Ingredients
    3 ½ Tbsp soft butter or margarine
    1 free-range egg
    2 cups amaranth flour
    1 cup carrot juice
    2 Tbsp hazelnuts (if your dog has a nut allergy, you could use rolled oats, millet flakes or spelt flake* instead)
    1 Tbsp baking powder
    A pre-heated waffle maker
    Makes 5 waffles

    Preparation
    Place the butter in the food processor or hand mixer and beat vigorously until it is fluffy. Add the egg. Mix together the flour, nuts or rolled oats and the baking powder, and pour the carrot juice into the butter and egg mixture. Combine all of the ingredients. The dough should be a thick mixture which glides off the spoon. If it’s too solid, add more carrot juice; if too runny, add more amaranth flour. Spoon three tablespoons of dough into the waffle maker for each waffle.

    Important: Always allow the waffles to cool before eating.

    Treat tip
    The butter and egg mixture will not really bind properly, but instead will “collect” together. This is because there’s no sugar in the dough. Once you add all the other ingredients, the mixture will bind together.

    *Spelt flake contains gluten

    Printed with permission of Veloce Publishing Ltd., publishers of Dog Cookies by Martina Schöps

    Culture: Reviews
    Bark Likes This: Pet Fairy Noshers
    Organic Schmear Delights

    Pet Fairy Noshers is another new product that Kit and all her doggy housemates, including old-guy Lenny, are simply gaga for. This tasty “schmear” is just right for hollow-toy and sterilized-bone stuffing (we’ve used it in the TreatToob, too). Ingredients include pumpkin, unsweetened applesauce, organic honey and cinnamon, plus other luscious goodies. Lovingly made in small batches in northern Vermont, this “barkalicious” spread also makes a wonderful gift. 16 oz. in a glass jar, $8 to $10. Amazon.com.

    Dog's Life: Lifestyle
    Aussie Lab Weighs in at 187 Pounds
    Rescued pup became obese from a junk food diet

    At 187 pounds, Samson, a recently rescued Black Labrador in Australia, is easily the most obese dog in the country. Unsurprisingly, Samson is showing signs of high blood pressure, a common side effect of packing on the extra pounds. Making matters worse, Samson can't even safely exercise until he looses some weight.

    Samson got to his current state because his previous family fed him a diet of burgers, pizza and other unhealthy foods. Fortunately, Samson was rescued by the Animal Aid shelter in Coldstream who immediately put him on a strict diet. They hope to get him to a healthy weight by the end of the year so he can be adopted.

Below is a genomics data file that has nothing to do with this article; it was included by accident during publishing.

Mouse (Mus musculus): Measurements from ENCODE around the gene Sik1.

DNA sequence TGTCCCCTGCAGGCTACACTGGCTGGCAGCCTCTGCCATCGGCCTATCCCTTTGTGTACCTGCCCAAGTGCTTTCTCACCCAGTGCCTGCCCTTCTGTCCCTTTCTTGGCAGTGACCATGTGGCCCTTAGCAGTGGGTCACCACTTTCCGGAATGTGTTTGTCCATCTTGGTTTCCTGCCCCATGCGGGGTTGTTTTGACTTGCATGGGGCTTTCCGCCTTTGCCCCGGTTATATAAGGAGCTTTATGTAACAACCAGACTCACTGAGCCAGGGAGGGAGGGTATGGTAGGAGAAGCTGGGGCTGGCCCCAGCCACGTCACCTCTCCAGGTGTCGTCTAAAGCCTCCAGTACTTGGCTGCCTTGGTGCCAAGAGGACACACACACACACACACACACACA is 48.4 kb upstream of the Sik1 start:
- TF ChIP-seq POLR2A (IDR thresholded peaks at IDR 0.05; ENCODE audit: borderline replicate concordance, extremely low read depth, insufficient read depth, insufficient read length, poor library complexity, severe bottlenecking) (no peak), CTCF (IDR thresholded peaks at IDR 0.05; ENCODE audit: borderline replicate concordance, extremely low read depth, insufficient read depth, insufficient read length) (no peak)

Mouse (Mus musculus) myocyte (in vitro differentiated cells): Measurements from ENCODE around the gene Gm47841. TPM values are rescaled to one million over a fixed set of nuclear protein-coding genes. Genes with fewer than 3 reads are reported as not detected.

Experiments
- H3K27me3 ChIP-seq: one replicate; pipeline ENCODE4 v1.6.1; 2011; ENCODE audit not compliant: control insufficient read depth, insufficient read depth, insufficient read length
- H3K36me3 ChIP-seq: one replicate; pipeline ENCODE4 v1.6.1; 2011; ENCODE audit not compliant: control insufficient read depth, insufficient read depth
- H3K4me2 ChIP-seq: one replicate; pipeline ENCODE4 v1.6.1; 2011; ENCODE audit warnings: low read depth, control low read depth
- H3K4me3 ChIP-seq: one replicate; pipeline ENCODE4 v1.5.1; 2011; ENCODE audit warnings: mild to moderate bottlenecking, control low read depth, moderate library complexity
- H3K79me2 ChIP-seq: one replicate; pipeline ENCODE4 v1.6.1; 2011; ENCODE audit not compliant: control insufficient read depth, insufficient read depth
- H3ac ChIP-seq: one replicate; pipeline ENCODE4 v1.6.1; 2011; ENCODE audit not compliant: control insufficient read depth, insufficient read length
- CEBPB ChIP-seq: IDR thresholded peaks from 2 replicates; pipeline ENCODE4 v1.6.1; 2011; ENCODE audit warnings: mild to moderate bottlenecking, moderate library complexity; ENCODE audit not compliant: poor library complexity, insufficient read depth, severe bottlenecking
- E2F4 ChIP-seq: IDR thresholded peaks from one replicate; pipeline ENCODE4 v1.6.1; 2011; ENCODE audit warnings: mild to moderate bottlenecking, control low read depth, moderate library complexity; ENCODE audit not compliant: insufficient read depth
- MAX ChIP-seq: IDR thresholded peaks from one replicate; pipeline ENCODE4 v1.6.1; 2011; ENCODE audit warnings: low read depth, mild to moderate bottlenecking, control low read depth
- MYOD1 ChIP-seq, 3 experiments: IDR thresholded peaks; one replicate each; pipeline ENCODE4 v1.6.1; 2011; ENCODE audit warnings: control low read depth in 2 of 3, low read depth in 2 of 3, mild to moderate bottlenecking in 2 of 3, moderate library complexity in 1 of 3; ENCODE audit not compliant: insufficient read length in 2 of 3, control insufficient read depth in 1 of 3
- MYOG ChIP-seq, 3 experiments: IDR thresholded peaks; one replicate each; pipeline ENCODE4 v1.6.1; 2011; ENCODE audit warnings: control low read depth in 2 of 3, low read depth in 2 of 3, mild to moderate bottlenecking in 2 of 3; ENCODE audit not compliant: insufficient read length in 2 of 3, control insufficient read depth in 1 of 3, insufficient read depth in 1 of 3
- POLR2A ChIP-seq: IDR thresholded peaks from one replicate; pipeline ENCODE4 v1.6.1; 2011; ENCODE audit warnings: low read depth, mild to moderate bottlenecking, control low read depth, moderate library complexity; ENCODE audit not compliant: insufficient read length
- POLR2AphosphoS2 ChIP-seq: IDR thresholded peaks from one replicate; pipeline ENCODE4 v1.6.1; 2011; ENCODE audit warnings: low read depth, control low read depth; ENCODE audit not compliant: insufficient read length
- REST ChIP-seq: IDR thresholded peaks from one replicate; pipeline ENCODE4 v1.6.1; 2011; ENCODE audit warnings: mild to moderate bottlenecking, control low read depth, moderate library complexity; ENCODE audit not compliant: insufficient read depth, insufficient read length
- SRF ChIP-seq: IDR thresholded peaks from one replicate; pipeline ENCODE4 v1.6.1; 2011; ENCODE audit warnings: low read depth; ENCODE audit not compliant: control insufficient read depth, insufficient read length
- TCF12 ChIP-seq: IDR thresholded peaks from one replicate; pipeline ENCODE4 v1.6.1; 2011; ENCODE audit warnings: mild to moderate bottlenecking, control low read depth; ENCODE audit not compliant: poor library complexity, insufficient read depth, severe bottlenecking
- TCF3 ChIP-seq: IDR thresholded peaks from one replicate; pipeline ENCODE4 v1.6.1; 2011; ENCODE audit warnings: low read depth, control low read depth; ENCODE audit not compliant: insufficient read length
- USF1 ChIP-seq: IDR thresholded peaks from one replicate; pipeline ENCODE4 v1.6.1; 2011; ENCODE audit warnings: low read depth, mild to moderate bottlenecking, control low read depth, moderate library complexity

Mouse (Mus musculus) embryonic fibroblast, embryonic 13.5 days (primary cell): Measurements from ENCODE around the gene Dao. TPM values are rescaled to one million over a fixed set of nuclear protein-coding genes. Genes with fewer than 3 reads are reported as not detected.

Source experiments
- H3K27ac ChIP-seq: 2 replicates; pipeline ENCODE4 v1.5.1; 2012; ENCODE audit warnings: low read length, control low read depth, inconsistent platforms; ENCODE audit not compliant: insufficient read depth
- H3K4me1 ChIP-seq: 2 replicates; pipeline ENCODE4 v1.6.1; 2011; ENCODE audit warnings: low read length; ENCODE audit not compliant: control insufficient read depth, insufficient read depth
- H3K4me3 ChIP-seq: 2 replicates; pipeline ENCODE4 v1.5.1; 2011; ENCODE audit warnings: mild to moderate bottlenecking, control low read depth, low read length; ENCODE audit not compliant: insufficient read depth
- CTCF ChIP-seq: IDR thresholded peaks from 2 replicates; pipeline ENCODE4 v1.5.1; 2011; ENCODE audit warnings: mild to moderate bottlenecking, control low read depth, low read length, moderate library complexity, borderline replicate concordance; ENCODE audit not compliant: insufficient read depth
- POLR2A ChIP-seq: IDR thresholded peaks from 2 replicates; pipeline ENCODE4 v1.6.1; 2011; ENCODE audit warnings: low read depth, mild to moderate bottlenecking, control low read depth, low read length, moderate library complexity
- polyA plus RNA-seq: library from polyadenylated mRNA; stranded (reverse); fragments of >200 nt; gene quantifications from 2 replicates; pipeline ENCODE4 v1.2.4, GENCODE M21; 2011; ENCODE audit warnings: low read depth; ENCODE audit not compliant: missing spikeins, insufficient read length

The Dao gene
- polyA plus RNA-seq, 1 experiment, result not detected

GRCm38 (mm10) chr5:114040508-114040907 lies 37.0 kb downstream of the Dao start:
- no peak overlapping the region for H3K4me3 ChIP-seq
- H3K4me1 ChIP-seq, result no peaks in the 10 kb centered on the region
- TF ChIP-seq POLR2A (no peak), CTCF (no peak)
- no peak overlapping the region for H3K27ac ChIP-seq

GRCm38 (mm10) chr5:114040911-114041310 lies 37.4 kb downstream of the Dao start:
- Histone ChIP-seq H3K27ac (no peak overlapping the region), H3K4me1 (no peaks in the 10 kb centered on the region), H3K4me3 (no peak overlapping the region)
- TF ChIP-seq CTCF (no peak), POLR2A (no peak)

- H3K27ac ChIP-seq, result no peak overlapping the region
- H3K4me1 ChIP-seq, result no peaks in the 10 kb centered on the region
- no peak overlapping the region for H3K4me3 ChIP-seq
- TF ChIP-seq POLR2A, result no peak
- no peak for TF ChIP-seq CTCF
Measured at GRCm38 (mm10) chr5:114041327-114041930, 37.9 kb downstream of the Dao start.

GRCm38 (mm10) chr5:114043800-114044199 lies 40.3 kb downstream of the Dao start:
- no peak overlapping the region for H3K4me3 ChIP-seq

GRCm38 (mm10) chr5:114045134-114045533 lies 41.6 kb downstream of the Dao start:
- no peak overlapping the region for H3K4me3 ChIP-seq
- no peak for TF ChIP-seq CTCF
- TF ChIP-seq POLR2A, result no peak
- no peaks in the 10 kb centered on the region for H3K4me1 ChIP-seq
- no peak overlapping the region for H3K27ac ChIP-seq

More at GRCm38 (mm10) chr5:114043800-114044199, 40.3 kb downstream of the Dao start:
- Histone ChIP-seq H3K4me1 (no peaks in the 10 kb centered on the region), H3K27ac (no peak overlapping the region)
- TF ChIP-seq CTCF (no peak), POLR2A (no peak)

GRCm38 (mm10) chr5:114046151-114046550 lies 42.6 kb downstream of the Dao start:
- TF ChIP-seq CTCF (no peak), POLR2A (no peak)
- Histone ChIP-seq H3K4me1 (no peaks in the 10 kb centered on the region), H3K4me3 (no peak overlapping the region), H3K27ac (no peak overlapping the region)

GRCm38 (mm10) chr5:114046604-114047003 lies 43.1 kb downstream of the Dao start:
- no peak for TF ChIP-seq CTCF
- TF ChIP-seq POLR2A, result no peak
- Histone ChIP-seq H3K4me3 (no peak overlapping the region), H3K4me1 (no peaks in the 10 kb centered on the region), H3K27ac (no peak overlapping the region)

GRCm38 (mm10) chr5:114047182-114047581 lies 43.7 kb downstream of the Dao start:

Many people ask me if it's okay to feed their dogs human food and are ashamed to admit that they feed table scraps as treats. I always find it funny because I liberally feed leftovers as treats. In fact many human foods are healthier than commercial dog treats! Unfortunately, stories like Samson's give human food a bad reputation for pups.

    Do you feed your dog human food?

    Dog's Life: Lifestyle
    Canine Meals Straight From the Farm
    NYC boasts the first CSA dog food

    Chelsea Market is one of my favorite foodie places in Manhattan. New York City may seem like an unlikely place to get food fresh from the farm, but tourists and locals flock to Chelsea Market to find gourmet treats and wholesome food.

    Now dogs can enjoy healthy food from Chelsea Market too.

    Farm to Bowl is a collaboration between Stacy Alldredge, a certified canine nutritionist, and Jake Dick, owner of Dickson's Farmstand, a New York City butcher shop that works with small, sustainable farms that are committed to humane treatment of its animals.

    As a canine nutrition consultant, Stacy has always advised her clients that preparing your own dog food is the best way to ensure a healthy diet made from good ingredients. Unfortunately, not everyone has the time to make their own food.

    Farm to Bowl makes a wholesome, diet easy for everyone, although the price limits the customer base. Each package, which retails for $10, provides one meal for a 60-70 pound dog. So it would cost me approximately $300 to feed one of my dogs for a month. It's certainly more economical for the smaller dogs of Manhattan.

    However, you certainly can't beat the convenience and fresh ingredients. Farm to Bowl is made each Saturday from locally sourced meat and seasonal fruits, and claims to be the first Community Supported Agriculture (CSA) dog diet.

    Pages